The best thing about today is that the Republican-dominated Ohio Legislature will finish further ruining the state and go home to members’ gerrymandered districts for the remainder of 2016, a year that will live in infamy with the rise to power of Donald John Trump to President of these Divided States of America.

After elections are over but before the year ends, this period of time in which bad bills pass and good bills get buried, the looney leaders on the loose in downtown Columbus know no one can stop them from sending one horrendous bill after another to Ohio’s term-limited governor, who knows that his veto is short lived since there are enough votes to override his actions if push comes to shove.

How looney has the seat of Ohio government become? Let us count just a few of the ways Ohio is slip sliding away, in retrograde motion, to a new low among states.

Abortion

In the always controversial category of abortion law, the Heartbeat bill and a 20-week ban are speeding their way to Gov. Kasich’s desk. The Heartbeat bill—prohibiting abortions once a fetal heartbeat is detected—has been before this and previous legislative sessions for a long, long time. But for reasons of partisan political calculus, it was kept away from Kasich by his legislative wing-men who didn’t want to present him with such harsh legislation when he was trying to be the “adult in the room” among presidential candidates. But his run for the White House is over, so no more playing patty cake with him on a bill that elevates the state to league leader in punitive laws directed at women’s health options.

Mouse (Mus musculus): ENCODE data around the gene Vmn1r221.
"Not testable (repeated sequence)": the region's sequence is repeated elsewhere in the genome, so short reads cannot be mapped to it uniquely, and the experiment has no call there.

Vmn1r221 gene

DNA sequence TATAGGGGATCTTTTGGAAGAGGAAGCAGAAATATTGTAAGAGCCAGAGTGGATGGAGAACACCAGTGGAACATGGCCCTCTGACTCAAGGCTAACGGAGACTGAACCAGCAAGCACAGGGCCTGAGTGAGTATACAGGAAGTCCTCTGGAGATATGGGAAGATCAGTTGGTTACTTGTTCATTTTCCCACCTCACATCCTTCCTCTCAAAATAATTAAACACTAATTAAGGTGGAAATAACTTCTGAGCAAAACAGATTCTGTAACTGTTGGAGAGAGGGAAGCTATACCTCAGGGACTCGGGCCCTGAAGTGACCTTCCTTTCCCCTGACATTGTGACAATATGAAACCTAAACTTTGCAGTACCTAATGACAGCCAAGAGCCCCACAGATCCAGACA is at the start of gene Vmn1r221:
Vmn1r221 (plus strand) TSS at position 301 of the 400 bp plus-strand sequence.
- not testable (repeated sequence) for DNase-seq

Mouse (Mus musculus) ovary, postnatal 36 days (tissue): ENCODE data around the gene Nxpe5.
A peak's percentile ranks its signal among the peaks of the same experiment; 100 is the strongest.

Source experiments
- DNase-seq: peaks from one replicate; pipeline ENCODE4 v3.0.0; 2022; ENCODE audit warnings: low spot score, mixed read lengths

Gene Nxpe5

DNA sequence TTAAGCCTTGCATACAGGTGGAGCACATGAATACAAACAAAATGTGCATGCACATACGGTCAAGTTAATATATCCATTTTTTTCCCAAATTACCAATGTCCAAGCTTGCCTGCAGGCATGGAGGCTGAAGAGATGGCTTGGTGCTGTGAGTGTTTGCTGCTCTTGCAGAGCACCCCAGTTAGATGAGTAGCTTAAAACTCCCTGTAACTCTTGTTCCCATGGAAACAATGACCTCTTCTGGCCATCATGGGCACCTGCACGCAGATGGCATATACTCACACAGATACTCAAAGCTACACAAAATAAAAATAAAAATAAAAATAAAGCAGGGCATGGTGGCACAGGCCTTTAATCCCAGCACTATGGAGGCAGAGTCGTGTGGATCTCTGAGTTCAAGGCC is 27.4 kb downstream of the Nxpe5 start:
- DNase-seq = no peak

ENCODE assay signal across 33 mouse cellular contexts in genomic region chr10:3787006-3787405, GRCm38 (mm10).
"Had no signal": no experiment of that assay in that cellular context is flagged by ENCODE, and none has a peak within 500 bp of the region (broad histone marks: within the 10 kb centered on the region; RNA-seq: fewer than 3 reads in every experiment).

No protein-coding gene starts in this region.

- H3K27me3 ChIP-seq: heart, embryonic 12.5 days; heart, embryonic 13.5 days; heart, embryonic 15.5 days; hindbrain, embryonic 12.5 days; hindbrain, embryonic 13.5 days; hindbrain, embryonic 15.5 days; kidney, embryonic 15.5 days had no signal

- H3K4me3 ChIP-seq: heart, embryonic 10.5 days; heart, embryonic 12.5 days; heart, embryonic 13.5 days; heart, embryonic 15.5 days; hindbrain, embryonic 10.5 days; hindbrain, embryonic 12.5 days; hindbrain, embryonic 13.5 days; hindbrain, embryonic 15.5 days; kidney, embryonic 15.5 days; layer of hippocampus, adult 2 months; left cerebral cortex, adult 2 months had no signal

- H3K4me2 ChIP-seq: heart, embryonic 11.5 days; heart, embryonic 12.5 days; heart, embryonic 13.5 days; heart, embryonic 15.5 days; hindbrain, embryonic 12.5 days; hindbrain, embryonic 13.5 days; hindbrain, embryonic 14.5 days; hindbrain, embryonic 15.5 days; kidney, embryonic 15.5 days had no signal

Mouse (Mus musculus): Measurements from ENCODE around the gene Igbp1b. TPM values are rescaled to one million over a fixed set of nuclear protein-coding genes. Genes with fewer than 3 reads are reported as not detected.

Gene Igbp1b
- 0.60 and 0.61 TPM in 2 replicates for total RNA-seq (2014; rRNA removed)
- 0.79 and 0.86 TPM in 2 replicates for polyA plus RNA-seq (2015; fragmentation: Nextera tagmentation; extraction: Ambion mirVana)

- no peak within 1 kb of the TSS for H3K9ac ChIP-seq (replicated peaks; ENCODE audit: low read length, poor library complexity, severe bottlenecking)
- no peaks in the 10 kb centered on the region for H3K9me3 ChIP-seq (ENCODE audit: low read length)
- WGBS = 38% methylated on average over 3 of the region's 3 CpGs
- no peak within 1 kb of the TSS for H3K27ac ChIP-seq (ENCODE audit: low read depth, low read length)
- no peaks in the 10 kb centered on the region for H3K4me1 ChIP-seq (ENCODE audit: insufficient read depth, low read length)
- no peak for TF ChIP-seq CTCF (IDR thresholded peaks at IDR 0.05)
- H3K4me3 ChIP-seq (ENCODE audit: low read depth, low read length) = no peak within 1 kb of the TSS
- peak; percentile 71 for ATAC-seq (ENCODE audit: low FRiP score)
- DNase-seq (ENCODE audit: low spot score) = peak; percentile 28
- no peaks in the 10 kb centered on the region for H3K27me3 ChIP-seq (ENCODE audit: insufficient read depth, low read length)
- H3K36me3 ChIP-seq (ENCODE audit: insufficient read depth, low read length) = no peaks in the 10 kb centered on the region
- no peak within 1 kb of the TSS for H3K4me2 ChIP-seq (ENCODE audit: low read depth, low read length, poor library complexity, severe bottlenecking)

John Kasich is quite the talker on about any subject other than abortion, where the best he can do is to say he’s pro-life then shuts up. Kasich could seal his bona fides as being pro-life by singing the bill. But doing so would also show what an extremist he really is deep in his heart of hearts. If he vetoes it, he’ll show he was just a pro-life faker all along. While some think he’ll veto the Heartbeat bill but sign the 20-week abortion ban bill, he’ll still seal his fate as a foe of women’s health rights.

Republicans are already powerful, but they’ll be even more powerful when they start the next session early next year. Their strength in the 33-seat Senate will be at 24 while their strength in the 99-member house will be 66. Gov. Kasich, with two short years left to him as chief executive, can use his veto pen all he wants in the future, but if the will of the legislature is strong, his veto pen will have met its match as GOP lawmakers voting en bloc can have their way with him, and the residents of Ohio, on any loony tune measure they deem to pass on any given day.

Lopping Off Limbs

Another frontal attack on government as we know it is a sweeping bill that could shut down state government by giving the legislature new power to dissolve executive-branch state agencies. The bill, Senate Bill 329, would force some 25 state agencies every four years to spend extra money and resources to defend against elimination based on a number of factors, including the potential for privatization, and a regulations evaluation against other states.